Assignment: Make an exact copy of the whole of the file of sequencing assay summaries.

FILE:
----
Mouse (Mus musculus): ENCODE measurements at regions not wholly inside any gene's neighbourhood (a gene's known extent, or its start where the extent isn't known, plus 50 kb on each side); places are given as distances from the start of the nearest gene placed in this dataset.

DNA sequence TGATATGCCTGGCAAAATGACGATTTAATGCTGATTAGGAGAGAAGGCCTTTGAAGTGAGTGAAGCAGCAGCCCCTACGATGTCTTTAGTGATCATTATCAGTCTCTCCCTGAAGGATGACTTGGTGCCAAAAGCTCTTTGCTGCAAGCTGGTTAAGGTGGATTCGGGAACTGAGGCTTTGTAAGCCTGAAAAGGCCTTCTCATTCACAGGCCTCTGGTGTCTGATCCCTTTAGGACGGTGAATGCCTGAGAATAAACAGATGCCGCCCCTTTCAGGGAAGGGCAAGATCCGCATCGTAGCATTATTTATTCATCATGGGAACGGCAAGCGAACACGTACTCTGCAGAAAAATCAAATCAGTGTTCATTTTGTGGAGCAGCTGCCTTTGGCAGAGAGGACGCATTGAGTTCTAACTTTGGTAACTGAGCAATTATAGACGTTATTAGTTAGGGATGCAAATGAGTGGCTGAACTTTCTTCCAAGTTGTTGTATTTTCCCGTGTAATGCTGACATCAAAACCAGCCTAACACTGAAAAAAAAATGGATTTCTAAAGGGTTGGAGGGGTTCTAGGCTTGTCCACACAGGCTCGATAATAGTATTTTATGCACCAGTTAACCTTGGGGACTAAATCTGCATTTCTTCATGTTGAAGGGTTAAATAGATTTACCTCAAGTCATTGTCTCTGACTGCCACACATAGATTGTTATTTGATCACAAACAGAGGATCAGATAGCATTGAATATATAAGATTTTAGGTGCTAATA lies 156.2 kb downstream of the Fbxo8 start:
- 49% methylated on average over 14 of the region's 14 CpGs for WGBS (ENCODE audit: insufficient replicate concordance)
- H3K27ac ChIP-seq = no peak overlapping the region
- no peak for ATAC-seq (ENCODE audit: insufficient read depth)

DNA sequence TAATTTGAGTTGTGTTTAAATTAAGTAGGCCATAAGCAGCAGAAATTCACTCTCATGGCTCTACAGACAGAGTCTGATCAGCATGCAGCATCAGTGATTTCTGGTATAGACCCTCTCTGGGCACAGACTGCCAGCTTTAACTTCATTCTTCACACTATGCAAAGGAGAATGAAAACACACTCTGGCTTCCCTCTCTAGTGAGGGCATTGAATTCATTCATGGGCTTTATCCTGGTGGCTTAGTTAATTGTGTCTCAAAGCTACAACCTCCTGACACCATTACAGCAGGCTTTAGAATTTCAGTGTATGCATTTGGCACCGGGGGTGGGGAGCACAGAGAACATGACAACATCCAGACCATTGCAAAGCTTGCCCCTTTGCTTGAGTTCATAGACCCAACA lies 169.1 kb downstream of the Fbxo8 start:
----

Mouse (Mus musculus): ENCODE measurements at regions not wholly inside any gene's neighbourhood (a gene's known extent, or its start where the extent isn't known, plus 50 kb on each side); places are given as distances from the start of the nearest gene placed in this dataset.

DNA sequence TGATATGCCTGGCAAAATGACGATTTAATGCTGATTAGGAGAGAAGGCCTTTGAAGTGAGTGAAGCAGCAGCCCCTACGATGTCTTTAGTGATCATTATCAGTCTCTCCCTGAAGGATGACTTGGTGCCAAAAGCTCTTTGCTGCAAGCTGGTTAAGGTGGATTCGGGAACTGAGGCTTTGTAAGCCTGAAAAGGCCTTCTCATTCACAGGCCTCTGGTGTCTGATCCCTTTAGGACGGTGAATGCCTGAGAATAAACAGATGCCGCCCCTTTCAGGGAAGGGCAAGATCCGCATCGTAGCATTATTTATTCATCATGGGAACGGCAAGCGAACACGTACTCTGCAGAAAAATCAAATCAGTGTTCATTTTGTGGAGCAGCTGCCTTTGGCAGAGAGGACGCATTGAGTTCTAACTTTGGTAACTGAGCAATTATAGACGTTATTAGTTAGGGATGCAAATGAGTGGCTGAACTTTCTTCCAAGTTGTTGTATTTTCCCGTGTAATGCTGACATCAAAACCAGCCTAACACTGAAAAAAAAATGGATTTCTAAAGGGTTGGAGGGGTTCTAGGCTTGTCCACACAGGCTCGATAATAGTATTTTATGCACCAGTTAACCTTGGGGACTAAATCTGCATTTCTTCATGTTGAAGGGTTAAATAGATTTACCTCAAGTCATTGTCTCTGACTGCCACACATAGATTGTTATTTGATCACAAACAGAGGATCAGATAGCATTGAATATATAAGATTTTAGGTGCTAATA lies 156.2 kb downstream of the Fbxo8 start:
- 49% methylated on average over 14 of the region's 14 CpGs for WGBS (ENCODE audit: insufficient replicate concordance)
- H3K27ac ChIP-seq = no peak overlapping the region
- no peak for ATAC-seq (ENCODE audit: insufficient read depth)

DNA sequence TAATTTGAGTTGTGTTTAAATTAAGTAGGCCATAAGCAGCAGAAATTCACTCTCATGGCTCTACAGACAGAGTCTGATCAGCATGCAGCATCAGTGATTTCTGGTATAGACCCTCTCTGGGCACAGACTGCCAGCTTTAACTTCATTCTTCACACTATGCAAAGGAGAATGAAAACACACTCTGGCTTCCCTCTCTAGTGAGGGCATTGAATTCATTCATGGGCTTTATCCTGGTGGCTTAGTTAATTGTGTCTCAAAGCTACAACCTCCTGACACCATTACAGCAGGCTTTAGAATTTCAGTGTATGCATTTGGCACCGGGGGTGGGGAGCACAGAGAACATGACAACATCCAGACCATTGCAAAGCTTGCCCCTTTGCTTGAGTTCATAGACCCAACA lies 169.1 kb downstream of the Fbxo8 start: